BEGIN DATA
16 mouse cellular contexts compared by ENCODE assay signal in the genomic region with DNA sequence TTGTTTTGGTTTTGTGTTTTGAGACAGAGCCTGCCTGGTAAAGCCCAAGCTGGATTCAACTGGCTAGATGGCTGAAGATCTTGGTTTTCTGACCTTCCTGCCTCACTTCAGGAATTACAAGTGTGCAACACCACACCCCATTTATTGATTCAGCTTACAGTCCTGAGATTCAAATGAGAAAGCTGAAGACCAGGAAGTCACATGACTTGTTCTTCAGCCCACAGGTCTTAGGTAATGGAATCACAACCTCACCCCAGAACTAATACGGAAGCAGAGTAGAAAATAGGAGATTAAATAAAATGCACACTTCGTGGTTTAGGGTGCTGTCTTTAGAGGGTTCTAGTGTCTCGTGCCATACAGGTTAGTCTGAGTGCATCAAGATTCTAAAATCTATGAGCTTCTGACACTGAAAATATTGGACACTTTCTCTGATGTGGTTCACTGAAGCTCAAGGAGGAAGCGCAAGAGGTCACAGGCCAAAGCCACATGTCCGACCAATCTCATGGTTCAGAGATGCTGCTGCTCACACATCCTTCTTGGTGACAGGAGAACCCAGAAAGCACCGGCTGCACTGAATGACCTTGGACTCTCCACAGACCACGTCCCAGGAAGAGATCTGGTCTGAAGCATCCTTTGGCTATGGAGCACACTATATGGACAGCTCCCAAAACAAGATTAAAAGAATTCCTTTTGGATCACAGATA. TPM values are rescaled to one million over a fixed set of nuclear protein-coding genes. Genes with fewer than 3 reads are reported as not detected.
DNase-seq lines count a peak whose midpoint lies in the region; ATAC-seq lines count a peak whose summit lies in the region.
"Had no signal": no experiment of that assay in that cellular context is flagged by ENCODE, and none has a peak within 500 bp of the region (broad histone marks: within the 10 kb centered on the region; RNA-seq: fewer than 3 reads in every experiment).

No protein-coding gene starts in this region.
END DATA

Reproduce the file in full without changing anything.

16 mouse cellular contexts compared by ENCODE assay signal in the genomic region with DNA sequence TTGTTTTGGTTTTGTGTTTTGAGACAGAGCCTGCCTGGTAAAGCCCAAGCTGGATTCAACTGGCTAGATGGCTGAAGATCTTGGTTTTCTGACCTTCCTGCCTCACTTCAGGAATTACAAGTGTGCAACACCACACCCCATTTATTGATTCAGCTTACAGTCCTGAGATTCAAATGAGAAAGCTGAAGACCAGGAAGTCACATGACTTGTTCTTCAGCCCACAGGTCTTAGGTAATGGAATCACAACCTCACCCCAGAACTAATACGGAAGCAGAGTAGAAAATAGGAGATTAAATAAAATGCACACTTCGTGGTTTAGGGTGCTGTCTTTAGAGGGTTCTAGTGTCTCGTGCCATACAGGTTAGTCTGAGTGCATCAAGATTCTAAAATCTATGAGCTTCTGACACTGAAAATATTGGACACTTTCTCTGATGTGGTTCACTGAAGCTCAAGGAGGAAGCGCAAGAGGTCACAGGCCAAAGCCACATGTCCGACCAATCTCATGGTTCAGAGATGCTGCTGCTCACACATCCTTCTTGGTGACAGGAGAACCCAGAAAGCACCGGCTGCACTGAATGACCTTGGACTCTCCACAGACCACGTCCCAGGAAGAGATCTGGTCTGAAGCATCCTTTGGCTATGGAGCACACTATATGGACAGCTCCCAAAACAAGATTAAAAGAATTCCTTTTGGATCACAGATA. TPM values are rescaled to one million over a fixed set of nuclear protein-coding genes. Genes with fewer than 3 reads are reported as not detected.
DNase-seq lines count a peak whose midpoint lies in the region; ATAC-seq lines count a peak whose summit lies in the region.
"Had no signal": no experiment of that assay in that cellular context is flagged by ENCODE, and none has a peak within 500 bp of the region (broad histone marks: within the 10 kb centered on the region; RNA-seq: fewer than 3 reads in every experiment).

No protein-coding gene starts in this region.